“We have to get away from the stereotype of the creepy old dude somewhere on the Internet who goes and snatches a child,” Wilkins said. “It can happen in so many different ways.”
There are many situations that can lead to the victimization of a person at the hands of a trafficker. According to Wilkins, it is often hard to differentiate victims of human sex trafficking from other people, because except in extreme cases, they lead lives very similar to anyone else. However, there are certain signs that could hint at a person being involved with trafficking.
“You might have someone that’s suddenly missing class a lot, or absent from schools on random days,” Jessica Lydon, Administrative Assistant of the Covering House, said. “Isolating from friend groups, having grades suddenly drop. These are basically your normal signs that something has occurred.”
Other signs include people suddenly coming into possession into expensive, brand-name goods they would not normally be able to afford and changes to someone’s social media accounts.
The ways people enter into the world of trafficking vary from young boys and girls getting picked up off the street to dysfunctional romances. According to Lydon, for more than 85 percent of the victims that come through the Covering House, trafficking began with a seemingly innocent relationship.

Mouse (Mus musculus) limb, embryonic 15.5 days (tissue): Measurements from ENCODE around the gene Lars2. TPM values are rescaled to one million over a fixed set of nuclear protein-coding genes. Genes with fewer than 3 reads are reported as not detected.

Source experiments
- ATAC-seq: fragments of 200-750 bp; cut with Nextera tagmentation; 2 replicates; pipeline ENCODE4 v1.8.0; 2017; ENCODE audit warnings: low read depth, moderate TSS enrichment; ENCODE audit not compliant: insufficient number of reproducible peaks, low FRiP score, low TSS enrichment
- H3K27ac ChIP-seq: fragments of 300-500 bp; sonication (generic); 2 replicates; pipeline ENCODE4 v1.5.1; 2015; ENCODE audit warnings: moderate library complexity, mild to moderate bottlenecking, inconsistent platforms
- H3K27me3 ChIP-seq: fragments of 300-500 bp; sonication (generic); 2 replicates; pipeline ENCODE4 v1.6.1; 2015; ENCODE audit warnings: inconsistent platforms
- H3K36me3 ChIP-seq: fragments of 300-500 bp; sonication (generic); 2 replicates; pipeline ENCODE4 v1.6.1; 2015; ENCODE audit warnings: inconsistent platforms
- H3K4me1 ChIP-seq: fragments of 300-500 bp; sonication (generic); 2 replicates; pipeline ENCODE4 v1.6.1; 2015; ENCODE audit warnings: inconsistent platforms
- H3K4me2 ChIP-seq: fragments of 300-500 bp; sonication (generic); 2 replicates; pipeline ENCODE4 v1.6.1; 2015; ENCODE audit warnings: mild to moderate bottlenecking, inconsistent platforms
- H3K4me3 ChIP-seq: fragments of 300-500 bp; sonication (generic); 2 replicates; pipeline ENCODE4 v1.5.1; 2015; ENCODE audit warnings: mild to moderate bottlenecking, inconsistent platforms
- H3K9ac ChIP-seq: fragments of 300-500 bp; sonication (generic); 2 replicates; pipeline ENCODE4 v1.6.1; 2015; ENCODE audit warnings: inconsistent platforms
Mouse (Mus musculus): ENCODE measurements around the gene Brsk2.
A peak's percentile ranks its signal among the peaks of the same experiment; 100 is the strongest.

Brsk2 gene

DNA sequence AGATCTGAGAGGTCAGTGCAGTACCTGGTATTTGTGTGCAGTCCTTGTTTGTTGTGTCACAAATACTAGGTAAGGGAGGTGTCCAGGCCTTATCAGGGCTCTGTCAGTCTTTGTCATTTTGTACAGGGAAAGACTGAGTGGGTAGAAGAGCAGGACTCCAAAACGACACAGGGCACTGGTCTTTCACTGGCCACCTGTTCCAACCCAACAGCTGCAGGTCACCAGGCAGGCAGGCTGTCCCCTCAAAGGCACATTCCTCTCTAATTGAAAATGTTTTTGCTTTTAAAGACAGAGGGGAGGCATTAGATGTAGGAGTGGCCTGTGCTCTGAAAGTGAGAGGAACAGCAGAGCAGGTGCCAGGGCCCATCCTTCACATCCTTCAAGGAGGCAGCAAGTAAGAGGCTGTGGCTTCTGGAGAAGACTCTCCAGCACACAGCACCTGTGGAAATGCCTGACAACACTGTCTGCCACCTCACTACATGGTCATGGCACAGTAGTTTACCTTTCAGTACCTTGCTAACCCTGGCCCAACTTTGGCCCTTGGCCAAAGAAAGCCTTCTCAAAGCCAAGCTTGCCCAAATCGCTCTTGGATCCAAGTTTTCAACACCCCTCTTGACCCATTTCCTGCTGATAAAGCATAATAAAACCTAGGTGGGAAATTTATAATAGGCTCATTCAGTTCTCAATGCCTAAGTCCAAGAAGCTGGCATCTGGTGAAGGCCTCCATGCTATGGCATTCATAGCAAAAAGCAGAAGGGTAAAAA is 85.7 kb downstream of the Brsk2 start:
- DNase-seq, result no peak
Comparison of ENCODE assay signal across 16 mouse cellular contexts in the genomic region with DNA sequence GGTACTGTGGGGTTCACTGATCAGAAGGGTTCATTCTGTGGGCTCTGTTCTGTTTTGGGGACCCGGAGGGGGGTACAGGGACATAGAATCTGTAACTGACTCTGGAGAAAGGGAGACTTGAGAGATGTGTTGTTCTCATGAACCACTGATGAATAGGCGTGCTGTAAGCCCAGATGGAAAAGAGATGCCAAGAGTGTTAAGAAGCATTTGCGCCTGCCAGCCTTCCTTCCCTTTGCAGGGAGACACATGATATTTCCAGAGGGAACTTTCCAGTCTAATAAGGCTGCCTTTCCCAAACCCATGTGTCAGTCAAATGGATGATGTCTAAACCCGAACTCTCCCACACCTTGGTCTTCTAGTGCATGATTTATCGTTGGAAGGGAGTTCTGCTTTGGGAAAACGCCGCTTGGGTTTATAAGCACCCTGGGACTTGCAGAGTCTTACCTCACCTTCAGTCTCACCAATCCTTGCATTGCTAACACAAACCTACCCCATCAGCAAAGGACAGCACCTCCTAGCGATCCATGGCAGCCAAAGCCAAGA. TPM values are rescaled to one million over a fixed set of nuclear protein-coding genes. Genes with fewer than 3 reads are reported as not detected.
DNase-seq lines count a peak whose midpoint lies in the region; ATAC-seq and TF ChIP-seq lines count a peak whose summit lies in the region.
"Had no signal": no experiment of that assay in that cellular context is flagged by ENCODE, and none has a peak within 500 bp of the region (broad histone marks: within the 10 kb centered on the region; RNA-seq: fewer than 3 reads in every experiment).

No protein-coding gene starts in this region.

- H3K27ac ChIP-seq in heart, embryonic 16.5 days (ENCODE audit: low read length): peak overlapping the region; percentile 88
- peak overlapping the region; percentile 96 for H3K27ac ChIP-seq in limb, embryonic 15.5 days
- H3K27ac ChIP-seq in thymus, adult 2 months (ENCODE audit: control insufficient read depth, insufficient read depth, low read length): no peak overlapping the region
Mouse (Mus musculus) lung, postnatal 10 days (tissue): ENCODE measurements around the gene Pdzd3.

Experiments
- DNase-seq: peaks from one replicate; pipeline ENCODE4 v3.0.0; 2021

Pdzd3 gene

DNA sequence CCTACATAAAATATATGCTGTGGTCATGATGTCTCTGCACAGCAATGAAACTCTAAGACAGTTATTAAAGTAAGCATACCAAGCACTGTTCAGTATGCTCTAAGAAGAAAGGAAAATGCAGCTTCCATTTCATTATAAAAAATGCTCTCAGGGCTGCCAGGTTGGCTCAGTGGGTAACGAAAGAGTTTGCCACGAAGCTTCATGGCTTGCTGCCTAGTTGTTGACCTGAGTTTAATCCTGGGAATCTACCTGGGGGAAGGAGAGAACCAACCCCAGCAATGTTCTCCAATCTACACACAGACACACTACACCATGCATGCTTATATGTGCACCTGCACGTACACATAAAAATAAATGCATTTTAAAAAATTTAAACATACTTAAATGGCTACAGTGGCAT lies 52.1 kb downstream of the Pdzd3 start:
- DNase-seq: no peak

“We had one girl’s boyfriend say, ‘I don’t have enough money to pay off my debts, but here’s my girlfriend’s address, you can go to her house and get my payment for what I owe you in whatever way you want,’” Lydon said. “He’s not a traditional pimp in this situation, but it’s still trafficking.”
Other victims are sold by their parents to traffickers in exchange for drugs or other payment, a practice reminiscent of trafficking elsewhere in the world.
“In most other countries in the world, it’s your family members that traffick you, your parents or a member of your community trafficks you, because of the tremendous amount of poverty in your community,” Gonzalez said. “That happens in America – that family members sell their children – but it’s not the norm.”
Although not as common as other forms of trafficking, the stereotypical scenario of children getting snatched off the streets is still very relevant in St. Louis. This aspect is worsened by the city’s high number of child runaways who leave home as a response to problems in their lives.
Photo by Aaron Zoll.
“A lot of kids get into sex trafficking because of already being a runner. Maybe they ran and ended up in having to participate in some kind of survival sex that turned into trafficking. Or maybe they keep falling back into trafficking because of the running,” Lydon said. “What we deal with is a lot of inability to think clearly because of all the emotional trauma, and for them, running becomes something that is like a habit, becomes their initial response.”
The problem of sex trafficking is not just perpetuated by male pimps, as is a common misconception.
“One of our young ladies was trafficked by another woman, just in building a friendship,” Wilkins said. “That friendship was exploited.”
Human trafficking victims are often first recognized at local hospitals. Victims will occasionally seek medical care on their own; however, these victims are typically accompanied by the men that are pandering to them to ensure they do not escape.